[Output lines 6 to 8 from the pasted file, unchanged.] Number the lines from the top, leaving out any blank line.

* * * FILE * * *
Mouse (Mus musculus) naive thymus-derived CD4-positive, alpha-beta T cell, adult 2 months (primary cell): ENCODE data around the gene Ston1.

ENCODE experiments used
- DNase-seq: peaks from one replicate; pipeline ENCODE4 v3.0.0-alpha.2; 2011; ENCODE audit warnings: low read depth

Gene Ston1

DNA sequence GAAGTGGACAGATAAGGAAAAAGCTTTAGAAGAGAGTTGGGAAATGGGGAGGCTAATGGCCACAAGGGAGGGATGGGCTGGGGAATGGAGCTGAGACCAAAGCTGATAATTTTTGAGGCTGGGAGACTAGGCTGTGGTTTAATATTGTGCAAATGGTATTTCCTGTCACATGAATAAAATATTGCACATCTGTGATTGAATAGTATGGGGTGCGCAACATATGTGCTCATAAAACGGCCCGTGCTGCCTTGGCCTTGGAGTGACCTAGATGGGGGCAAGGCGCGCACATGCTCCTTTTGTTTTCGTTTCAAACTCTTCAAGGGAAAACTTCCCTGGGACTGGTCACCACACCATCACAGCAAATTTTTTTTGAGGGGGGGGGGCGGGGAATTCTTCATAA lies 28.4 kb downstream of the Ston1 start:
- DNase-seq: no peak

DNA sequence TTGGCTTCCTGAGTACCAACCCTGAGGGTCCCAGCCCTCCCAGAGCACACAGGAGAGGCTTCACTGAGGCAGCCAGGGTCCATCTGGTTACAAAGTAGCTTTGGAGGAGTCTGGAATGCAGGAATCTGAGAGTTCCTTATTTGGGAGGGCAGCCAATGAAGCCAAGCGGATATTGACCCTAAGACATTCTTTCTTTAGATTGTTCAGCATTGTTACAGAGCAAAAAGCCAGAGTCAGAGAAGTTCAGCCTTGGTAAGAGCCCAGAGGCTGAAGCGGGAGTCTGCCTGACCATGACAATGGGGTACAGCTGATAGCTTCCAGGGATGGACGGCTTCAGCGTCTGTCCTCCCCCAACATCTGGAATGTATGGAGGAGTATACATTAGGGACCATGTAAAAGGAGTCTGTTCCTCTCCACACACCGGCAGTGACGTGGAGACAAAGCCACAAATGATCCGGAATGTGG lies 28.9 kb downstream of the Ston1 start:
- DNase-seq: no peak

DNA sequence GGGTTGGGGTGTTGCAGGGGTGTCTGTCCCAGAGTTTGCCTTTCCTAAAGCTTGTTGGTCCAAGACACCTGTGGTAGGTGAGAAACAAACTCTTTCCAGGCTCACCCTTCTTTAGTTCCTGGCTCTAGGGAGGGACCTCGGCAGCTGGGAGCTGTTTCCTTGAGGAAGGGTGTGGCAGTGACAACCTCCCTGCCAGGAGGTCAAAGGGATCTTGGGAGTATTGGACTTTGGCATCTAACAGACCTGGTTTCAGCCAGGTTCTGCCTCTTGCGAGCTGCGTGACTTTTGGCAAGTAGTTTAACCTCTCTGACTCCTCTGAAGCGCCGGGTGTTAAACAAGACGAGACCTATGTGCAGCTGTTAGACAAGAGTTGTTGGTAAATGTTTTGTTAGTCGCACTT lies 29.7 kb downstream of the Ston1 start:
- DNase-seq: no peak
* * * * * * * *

- DNase-seq: no peak

DNA sequence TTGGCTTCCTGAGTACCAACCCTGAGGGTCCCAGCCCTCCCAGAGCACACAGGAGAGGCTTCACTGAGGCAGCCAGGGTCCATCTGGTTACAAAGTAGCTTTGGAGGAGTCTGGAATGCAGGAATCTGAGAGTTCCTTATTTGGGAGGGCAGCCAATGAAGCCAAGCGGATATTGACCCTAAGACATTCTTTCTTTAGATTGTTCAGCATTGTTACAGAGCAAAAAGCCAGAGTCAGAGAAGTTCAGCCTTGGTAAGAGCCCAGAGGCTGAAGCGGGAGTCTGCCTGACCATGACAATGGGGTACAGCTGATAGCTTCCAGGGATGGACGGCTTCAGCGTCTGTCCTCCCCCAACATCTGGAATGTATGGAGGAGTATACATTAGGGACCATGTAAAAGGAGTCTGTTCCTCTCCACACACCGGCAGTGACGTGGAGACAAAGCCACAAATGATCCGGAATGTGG lies 28.9 kb downstream of the Ston1 start:
- DNase-seq: no peak